Conclusion: The study provided clear evidence that the implementation of the MRRC positions enabled the HSAs more on-site presence and visibility aiding in the increase in both organ and tissue donation over a three-year period, saving more lives and reinforcing the decision to add the MRRC positions at our OPO.
Implementation of the APOLLO Research Project Within An OPO; Structured Training and Planning Lead to Successful Implementation and Processes
Gena Mayer, Manager, Transplant Coordinator Services, Gift of Life Donor Program
Richard Hasz, MFS, CPTC, Vice President of Clinical Services, Gift of Life Donor Program
Howard Nathan, BS, CPTC President / CEO, Gift of Life Donor Program
Purpose: This abstract demonstrates the effectiveness of having a structured training, implementation and a standardized process for successful participation in a national research project requesting research authorization from African-American donor families.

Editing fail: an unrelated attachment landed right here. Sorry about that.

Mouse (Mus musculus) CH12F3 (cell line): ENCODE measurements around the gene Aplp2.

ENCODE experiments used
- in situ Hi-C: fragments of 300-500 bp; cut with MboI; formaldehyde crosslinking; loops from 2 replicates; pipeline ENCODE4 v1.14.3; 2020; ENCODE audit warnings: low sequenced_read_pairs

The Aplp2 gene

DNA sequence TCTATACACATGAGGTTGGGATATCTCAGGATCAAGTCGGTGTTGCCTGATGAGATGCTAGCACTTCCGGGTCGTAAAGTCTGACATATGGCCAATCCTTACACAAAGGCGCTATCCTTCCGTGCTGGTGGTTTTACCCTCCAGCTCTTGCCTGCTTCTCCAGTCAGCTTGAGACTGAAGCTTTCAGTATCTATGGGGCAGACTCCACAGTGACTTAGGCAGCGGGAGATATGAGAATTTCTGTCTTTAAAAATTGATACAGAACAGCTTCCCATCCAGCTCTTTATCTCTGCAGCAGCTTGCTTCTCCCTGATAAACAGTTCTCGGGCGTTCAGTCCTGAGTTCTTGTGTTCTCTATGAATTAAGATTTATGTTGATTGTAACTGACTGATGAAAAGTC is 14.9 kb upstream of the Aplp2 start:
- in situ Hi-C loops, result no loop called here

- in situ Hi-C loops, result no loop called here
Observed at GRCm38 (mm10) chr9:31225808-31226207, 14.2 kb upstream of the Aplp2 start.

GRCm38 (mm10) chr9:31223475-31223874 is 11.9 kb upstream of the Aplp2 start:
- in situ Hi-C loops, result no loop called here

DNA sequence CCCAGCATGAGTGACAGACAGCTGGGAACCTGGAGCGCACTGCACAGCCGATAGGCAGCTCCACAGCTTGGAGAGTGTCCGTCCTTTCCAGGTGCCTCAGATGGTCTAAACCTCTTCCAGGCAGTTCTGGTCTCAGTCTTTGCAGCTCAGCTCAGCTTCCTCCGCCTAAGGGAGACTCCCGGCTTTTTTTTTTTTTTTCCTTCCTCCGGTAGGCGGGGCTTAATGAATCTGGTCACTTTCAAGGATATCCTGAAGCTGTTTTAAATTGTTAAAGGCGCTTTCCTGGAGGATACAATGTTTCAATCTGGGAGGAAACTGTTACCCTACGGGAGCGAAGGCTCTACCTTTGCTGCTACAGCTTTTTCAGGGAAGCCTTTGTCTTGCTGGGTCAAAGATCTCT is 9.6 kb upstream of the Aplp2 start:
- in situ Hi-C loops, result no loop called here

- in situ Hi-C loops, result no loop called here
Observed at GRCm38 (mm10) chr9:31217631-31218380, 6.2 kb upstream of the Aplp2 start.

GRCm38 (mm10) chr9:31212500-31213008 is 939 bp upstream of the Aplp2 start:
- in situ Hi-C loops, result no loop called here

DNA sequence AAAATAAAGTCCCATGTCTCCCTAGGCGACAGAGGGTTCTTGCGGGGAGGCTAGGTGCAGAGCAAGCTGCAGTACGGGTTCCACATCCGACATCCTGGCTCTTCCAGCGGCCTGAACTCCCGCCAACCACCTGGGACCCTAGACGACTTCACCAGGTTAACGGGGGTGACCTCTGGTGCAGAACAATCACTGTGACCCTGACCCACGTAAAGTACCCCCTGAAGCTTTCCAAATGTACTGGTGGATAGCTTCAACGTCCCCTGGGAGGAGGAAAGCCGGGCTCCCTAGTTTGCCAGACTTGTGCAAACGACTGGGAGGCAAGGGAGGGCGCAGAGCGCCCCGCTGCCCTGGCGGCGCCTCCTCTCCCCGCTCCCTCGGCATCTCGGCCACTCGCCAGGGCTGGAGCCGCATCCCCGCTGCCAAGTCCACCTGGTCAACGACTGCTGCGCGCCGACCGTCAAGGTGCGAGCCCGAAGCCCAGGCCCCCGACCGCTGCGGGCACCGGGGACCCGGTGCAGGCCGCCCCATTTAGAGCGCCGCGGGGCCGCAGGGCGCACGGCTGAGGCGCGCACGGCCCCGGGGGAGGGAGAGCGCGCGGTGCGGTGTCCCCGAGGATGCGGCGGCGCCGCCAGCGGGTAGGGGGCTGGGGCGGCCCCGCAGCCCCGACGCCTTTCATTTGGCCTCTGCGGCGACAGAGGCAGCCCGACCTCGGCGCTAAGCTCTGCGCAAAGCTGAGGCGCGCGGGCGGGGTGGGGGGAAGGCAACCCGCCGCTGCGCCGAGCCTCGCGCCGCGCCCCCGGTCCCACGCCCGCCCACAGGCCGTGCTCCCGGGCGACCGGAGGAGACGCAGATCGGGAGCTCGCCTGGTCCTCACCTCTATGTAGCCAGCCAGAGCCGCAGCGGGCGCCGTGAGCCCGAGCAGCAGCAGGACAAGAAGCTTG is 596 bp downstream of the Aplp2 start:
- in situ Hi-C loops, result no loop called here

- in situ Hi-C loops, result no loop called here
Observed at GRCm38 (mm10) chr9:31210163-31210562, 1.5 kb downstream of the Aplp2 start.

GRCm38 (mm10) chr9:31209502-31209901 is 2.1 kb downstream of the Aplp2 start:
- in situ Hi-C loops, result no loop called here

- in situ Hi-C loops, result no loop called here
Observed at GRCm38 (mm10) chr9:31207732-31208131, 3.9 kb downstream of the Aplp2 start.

Methods: The OPO was invited to participate in the National Institute of Health’s (NIH) APOLLO study evaluating the long term outcomes of donated African-American kidneys. In order to participate in the study the OPO needed to train several departments within the OPO as well as work with their contracted HLA lab. Procurement coordinators were trained in the approach of African-American families for the APOLLO project by providing the background of the project as well as being given scripted family approach language. Once authorization for the project is obtained there is a standard process that occurs on every case where the APOLLO samples are collected in the OR, sent to the contracted lab and the contracted lab contacts the OPO’s designee to confirm the sample should be run. This process occurs on each case ensuring that there is consistency each time there is an APOLLO donor. There are also redundancies built into this process which includes multiple OPO staff members in each part of the process starting from authorization, to specimen collection through specimen drop off which has helped minimized any errors in sample collection. It is important for the study that recipients of APOLLO donor kidneys are also enrolled in the study. The OPO encourages transplant centers to enroll their recipients. The OPO ensures the centers are aware of the APOLLO donors by indicating the donor is an APOLLO donor in DonorNet, indicating it in allocation calls and sending a weekly report of APOLLO donors to the transplant centers. The APOLLO Study itself only requires a flyer to be included in the box with the donated kidney.